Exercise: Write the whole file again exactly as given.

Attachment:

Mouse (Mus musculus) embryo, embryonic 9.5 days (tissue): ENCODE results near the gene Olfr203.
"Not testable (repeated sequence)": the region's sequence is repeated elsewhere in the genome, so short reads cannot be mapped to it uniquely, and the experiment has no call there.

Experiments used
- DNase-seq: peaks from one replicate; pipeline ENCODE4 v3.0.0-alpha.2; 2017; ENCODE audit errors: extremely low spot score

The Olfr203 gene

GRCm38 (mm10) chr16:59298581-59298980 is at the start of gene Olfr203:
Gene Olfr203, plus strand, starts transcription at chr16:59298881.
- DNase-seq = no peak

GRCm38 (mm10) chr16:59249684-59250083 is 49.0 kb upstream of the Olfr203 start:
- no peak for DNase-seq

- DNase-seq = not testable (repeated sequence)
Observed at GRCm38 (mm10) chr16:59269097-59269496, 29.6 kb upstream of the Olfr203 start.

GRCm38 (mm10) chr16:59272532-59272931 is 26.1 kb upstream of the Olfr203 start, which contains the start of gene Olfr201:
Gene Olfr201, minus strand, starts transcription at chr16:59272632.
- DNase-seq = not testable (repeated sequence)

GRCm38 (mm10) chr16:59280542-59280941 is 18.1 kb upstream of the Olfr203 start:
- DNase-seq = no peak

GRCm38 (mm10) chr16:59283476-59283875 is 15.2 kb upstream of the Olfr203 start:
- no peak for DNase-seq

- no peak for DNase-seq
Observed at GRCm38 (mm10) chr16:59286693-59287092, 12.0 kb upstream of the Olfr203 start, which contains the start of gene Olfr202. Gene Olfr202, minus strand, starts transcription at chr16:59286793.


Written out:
Mouse (Mus musculus) embryo, embryonic 9.5 days (tissue): ENCODE results near the gene Olfr203.
"Not testable (repeated sequence)": the region's sequence is repeated elsewhere in the genome, so short reads cannot be mapped to it uniquely, and the experiment has no call there.

Experiments used
- DNase-seq: peaks from one replicate; pipeline ENCODE4 v3.0.0-alpha.2; 2017; ENCODE audit errors: extremely low spot score

The Olfr203 gene

GRCm38 (mm10) chr16:59298581-59298980 is at the start of gene Olfr203:
Gene Olfr203, plus strand, starts transcription at chr16:59298881.
- DNase-seq = no peak

GRCm38 (mm10) chr16:59249684-59250083 is 49.0 kb upstream of the Olfr203 start:
- no peak for DNase-seq

- DNase-seq = not testable (repeated sequence)
Observed at GRCm38 (mm10) chr16:59269097-59269496, 29.6 kb upstream of the Olfr203 start.

GRCm38 (mm10) chr16:59272532-59272931 is 26.1 kb upstream of the Olfr203 start, which contains the start of gene Olfr201:
Gene Olfr201, minus strand, starts transcription at chr16:59272632.
- DNase-seq = not testable (repeated sequence)

GRCm38 (mm10) chr16:59280542-59280941 is 18.1 kb upstream of the Olfr203 start:
- DNase-seq = no peak

GRCm38 (mm10) chr16:59283476-59283875 is 15.2 kb upstream of the Olfr203 start:
- no peak for DNase-seq

- no peak for DNase-seq
Observed at GRCm38 (mm10) chr16:59286693-59287092, 12.0 kb upstream of the Olfr203 start, which contains the start of gene Olfr202. Gene Olfr202, minus strand, starts transcription at chr16:59286793.